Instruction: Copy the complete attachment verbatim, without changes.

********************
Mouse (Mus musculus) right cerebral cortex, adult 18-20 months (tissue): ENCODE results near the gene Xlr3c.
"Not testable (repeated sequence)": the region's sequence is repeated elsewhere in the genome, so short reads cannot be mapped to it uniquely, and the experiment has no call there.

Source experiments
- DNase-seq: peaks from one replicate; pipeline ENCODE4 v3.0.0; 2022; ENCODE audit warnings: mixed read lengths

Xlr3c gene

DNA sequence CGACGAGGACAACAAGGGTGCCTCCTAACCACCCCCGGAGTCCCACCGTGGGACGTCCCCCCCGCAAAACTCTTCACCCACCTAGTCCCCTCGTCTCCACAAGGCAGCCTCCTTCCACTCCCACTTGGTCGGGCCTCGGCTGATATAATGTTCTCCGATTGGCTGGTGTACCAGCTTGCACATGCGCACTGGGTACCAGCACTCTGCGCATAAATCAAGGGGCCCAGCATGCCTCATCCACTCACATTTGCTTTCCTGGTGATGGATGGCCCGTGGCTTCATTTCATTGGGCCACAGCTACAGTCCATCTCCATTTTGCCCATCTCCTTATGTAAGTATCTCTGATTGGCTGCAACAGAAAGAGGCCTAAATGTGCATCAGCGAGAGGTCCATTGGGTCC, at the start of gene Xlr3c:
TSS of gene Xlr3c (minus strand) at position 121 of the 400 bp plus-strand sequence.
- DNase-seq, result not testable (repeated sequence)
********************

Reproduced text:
Mouse (Mus musculus) right cerebral cortex, adult 18-20 months (tissue): ENCODE results near the gene Xlr3c.
"Not testable (repeated sequence)": the region's sequence is repeated elsewhere in the genome, so short reads cannot be mapped to it uniquely, and the experiment has no call there.

Source experiments
- DNase-seq: peaks from one replicate; pipeline ENCODE4 v3.0.0; 2022; ENCODE audit warnings: mixed read lengths

Xlr3c gene

DNA sequence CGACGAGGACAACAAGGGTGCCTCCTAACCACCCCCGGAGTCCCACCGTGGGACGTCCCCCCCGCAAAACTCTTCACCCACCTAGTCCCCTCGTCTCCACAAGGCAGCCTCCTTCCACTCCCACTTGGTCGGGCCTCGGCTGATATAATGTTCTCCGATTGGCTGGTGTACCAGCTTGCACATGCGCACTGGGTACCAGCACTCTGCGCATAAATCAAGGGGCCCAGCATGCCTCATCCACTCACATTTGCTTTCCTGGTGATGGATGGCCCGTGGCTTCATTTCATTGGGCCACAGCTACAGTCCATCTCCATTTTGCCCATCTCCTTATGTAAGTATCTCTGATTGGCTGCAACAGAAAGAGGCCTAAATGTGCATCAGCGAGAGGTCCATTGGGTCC, at the start of gene Xlr3c:
TSS of gene Xlr3c (minus strand) at position 121 of the 400 bp plus-strand sequence.
- DNase-seq, result not testable (repeated sequence)